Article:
• Domains and subdomains can break tracking in many glorious ways–especially E-commerce Goal tracking.

Basic Checklist

  • Always have a raw Profile that has no Filters, Advanced Segments, etc.
  • Have a Profile that excludes internal IP address so you’re not tracking yourself and your staff as they click around your site.
  • Have a Profile that exclusively tracks internal IP addresses for debugging Google Analytics code on your site.
  • Use the Google Analytics Debugger Chrome Extension for your own debugging and analysis of competitors’ tracking.
  • Enable Auto-Tagging between Google AdWords and Analytics if you are using both products.
  • If you create an AdWords Profile, set up two Filters to focus-in on AdWords traffic (Campaign Source: google, Campaign Medium: cpc).
  • Set up E-commerce tracking.
  • Set up Goal tracking.
  • Set up Internal Site Search tracking. (It’s much easier than you think.)
  • Utilize _addIgnoredOrganic to attribute Organic Search Visits for your web site’s address (i.e. someone searching for “example.com”) to a Direct Visit instead.
  • Set up appropriate Custom Variables to track additional information about Visitors, Visits, and Page Views.

Hopefully, all these will help us do a better job optimizing our customer average lifetime value (LTV).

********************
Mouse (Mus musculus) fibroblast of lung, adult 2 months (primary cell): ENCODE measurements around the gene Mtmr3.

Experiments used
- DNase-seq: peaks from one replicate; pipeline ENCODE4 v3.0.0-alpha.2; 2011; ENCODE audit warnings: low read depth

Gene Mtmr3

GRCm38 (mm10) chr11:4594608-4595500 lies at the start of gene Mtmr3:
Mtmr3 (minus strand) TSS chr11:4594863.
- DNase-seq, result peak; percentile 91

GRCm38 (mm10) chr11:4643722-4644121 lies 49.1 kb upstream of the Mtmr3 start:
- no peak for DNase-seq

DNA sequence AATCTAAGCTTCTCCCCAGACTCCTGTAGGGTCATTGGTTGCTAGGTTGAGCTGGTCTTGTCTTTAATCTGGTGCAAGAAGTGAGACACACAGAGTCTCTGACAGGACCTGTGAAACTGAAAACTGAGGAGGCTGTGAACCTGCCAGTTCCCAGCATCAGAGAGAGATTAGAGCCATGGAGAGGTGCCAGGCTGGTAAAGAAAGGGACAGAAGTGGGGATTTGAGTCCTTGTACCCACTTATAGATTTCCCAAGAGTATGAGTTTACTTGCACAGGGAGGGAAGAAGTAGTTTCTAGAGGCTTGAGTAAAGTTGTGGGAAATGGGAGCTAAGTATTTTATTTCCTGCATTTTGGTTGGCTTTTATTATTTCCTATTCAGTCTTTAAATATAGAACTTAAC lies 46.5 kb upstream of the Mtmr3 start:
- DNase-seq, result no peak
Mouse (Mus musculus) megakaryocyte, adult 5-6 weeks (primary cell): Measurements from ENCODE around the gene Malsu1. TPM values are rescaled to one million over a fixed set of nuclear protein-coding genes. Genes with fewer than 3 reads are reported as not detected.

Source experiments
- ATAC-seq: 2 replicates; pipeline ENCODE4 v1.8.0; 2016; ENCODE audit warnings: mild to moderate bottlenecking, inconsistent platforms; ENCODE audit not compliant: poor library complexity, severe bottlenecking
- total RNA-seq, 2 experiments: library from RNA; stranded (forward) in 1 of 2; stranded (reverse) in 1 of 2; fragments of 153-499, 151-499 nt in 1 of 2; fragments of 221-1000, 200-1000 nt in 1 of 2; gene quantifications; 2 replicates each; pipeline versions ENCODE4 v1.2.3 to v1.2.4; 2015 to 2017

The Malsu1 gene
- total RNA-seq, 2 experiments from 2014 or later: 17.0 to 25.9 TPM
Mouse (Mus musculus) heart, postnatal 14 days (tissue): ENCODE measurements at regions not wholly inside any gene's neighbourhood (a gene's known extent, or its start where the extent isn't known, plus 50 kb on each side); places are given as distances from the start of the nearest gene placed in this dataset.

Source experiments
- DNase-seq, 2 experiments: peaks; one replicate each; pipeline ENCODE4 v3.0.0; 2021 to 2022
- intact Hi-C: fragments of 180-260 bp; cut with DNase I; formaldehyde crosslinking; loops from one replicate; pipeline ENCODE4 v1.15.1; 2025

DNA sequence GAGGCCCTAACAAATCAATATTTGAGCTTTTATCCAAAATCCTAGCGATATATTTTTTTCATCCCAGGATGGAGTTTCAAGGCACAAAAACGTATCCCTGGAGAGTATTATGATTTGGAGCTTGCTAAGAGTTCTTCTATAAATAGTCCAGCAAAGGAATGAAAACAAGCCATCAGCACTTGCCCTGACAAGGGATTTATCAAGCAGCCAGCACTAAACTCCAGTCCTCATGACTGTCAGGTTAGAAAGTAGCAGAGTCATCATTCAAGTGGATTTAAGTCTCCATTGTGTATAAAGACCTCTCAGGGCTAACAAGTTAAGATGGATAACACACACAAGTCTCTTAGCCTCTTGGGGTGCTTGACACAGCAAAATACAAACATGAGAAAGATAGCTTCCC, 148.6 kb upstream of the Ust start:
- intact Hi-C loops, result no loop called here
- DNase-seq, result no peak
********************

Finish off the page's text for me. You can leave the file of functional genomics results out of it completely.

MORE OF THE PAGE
Pivotal Tracker Dashboard

UPDATE: The script I wrote is no longer needed for the latest release of Pivotal Tracker, as pinned panes persist between browser refreshes. The script below is for the last release of classic Pivotal Tracker on June 20, 2013.

I like Pivotal Tracker. It’s a step-up from the cumbersome ticket tracking systems I’ve used in the past. As a manager though, it’s too cumbersome to see how my individual team members are doing and get an overall picture of how the team is doing at the same time. I’m only given a single backlog, which intermingles everyone’s tickets. I can see all tickets for a single engineer by using search, and I can pin each search results panel to get what I want. But if I reload the page, I lose all my efforts to build a usable dashboard. This is what I’m aiming for but without the hassle: a view of our current sprint (column one), our backlog (column two), our icebox (column three), and each engineer’s backlog (the remaining columns).

Yeah, the screenshot is a bit small here, but I’m not allowed to show you what we’re working on. With a little TamperMonkey grease, you too can have a comprehensive, and persistent dashboard. (GreaseMonkey if you’re still using Firefox.) Here is the script to pull it off. All you have to do is customize the project number and list of engineer name abbreviations.

// ==UserScript==
// @name       Pivot Tracker Dashboard
// @namespace  https://www.pivotaltracker.com/s/projects/
// @version    1.0
// @description  Show Pivotal Tracker panels for each engineer
// @match      https://www.pivotaltracker.com/s/projects/453961
// @copyright  2012, Ian Lotinsky
// ==/UserScript==
function main() {
  setTimeout(function() {
    var devs = 'mms, ay, hkb, bh, js, jw, np'.split(', ');
    for (i = 0; i < devs.length; i++) {
      $('.search .std').attr('value', 'mywork:' + devs[i]);